By Rebecca Bulnes
By Laurie Charles
By Chuck Strouse
By Lee Zimmerman
By Laurie Charles
By Falyn Freyman
By Hans Morgenstern
The Spice Girls and Hanson aren't the only acts to have earned online antipathy. Coming in a distant third, but still generating enough hate to light a small bonfire of his compact discs, is Fort Lauderdale-bred shock-rocker Marilyn Manson. Though Manson has his defenders -- especially after the religious right selected him as a whipping boy -- not everyone is charmed by the bargain-basement G.G. Allin. One self-identified heavy metal fan has created a page called Marilyn Manson Is a Tool (members.aol.com/klinefeltr/manson. html). The site opens with a heartfelt statement of purpose: "I've kept quiet for long enough. For the past few years I've watched a person with even less music talent than John Tesh rise to popularity. This piece of shit refers to himself as the Reverend Marilyn Manson and the sight of his face makes me vomit. I've constructed this site as a haven to the thinking individuals of this planet who can see Manson as he really is." Edmund Wilson would be proud.
And speaking of new-age pariah John Tesh, America's favorite former Entertainment Tonight anchor is the subject of an interactive page (www.members.global2000.net/ dragon/tesh.html) that lets visitors submit their own observations ("Because everybody in the world agrees that John Tesh is an asshole, maybe it will help bring unity").
British Nirvana emulator Bush and British Beatles emulator Oasis also catch their share of electronic flak. But compared to the tsunamis of anathemas that rubble the villages of Spice and Hanson, opposition to Manson, Bush, and Oasis is limited to the usual carping about image-making, money-grubbing, and mediocre songcraft. Ho-hum.
There's even a stratum beneath this uninspired dislike -- the out-of-date potshots taken at lame-duck suck-rockers like Hootie and the Blowfish (At A Very Hootie Christmas, the page creator details his Yuletide wish for "the destruction of the musical menace known as Hootie and the Blowfish") and Alanis Morrisette (Attack Alanis offers a low-concept version of Slap a Spice Girl that loads a series of pictures of an increasingly bloodied Alanis).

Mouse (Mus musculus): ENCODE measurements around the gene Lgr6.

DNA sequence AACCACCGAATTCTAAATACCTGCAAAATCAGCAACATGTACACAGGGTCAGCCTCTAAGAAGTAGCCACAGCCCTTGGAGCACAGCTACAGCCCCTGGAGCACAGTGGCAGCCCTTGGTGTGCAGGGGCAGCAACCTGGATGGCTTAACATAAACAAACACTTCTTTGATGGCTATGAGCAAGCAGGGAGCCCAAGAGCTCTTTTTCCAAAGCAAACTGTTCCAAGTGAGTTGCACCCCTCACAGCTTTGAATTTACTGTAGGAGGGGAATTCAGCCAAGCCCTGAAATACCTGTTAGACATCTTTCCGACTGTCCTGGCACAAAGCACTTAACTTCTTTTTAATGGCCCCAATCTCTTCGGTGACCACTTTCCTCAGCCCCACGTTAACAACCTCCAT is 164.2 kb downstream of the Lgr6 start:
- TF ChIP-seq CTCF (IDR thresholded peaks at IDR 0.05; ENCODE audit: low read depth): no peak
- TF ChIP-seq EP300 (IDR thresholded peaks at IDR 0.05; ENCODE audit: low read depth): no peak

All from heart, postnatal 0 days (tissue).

While Spice-hate and Hanson-hate are sophisticated, complex social phenomena that display admirable levels of energy and creativity, the sad-sack retaliation against Morrisette and Hootie just makes you pity the page designers and like the singers more. Isn't that ironic?
Far more interesting than these predictable anti-Alanis broadsides are the pages that set their sites on revered rock acts. The Beatles, for example, are the subject of the disrespectful, disreputable, and thoroughly dyspeptic Help! The Beatles Suck (www.he.net/ ~exclsior/beatles/index.html), which dedicates itself to debunking the legend of "the most overrated band in the history of rock and roll."
In addition to an essay that takes the Fab Four to task for "suit-and-tie dopey pop" and "high-concept indulgence," the page contains an inversion of the most intriguing debate in all Beatledom: Who was the least talented Beatle? Not Lennon: "At least he had enough respect to get himself killed, so we don't have to worry about any more shit coming from this one." Not Harrison: "That 'Got My Mind Set on You' bit a few years back almost had George beat out Paul on the list. One or two more of those and he'll definitely take the title." Not even recent classical music failure McCartney: "Paul and Linda's 'I know what's best so I'm not going to serve meat at my concert' shit definitely brings them up to second place. They can both kiss my ass. I hope Ted Nugent hunts them down and mounts them on his wall." No, moptop mockers -- the least talented Beatle is ol' gherkin-nose himself: "How the hell did this guy get the job? Were the other three so fucked up at the time that Ringo actually sounded good to them? What's the difference between Ringo and a stopped watch? The watch is actually on time twice a day." Visit this page if you think that the group's 1970 breakup was eight years too late.
And finally, there's the charming "ate my balls" phenomenon, a Net-specific brand of humor. Ate-my-balls jokes are crude forms of bricolage, pages on which Web designers take a picture of a celebrity and doctor it so that the resulting image catches that star eating testicles -- or at the very least, thinking about it. The genesis of the genre was Mr. T Ate My Balls, a 1995 page with a comic book image of the A-Team star and a caption in which the mohawked crimefighter orders a punk to "Gimme your balls, fool." Since that page went up -- it's still online, at www. cen.uiuc.edu/~nkpatel/mr.t/index.html -- ate-my-balls humor has, um, exploded across the Net. It's something of a time-honored (or at least time-tolerated) Web tradition, half tribute and half insult, and the ate-my-balls ranks have swelled (no pun intended) to include in their huge satirical scrotums (again, no pun intended) Michael Jordan, Barney, Boba Fett, Beavis and Butt-head, Ellen DeGeneres, Superman, Snoopy, Shaquille O'Neal, Homer Simpson, Howard Stern, Salma Hayek, Ronald Reagan, Scooby Doo, Woody Allen, Timothy McVeigh, and even disgraced nanny Louise Woodward ("There's no doubt. She's guilty ... of eating my balls!").